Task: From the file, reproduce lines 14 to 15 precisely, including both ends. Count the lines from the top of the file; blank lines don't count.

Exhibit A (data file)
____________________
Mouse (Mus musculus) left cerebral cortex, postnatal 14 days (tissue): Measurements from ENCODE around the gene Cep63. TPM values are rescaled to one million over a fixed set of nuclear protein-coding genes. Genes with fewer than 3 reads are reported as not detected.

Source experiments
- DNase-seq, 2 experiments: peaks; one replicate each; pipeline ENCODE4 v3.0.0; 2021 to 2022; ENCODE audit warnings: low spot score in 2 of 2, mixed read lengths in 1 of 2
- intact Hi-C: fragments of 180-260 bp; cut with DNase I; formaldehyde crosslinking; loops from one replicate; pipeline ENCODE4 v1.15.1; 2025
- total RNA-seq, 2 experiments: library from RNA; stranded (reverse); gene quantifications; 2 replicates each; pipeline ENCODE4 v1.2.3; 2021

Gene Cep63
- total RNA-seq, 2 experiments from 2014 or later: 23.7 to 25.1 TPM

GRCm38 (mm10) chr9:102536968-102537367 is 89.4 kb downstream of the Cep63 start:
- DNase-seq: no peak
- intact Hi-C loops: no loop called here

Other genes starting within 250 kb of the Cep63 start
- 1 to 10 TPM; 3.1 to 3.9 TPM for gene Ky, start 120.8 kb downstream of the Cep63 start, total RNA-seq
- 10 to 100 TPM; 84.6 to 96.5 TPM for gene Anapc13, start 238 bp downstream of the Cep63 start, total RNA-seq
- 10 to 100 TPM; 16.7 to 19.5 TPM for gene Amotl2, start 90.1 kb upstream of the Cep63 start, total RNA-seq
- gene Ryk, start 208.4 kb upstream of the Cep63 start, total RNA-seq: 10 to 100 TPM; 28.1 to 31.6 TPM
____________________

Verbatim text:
- 10 to 100 TPM; 16.7 to 19.5 TPM for gene Amotl2, start 90.1 kb upstream of the Cep63 start, total RNA-seq
- gene Ryk, start 208.4 kb upstream of the Cep63 start, total RNA-seq: 10 to 100 TPM; 28.1 to 31.6 TPM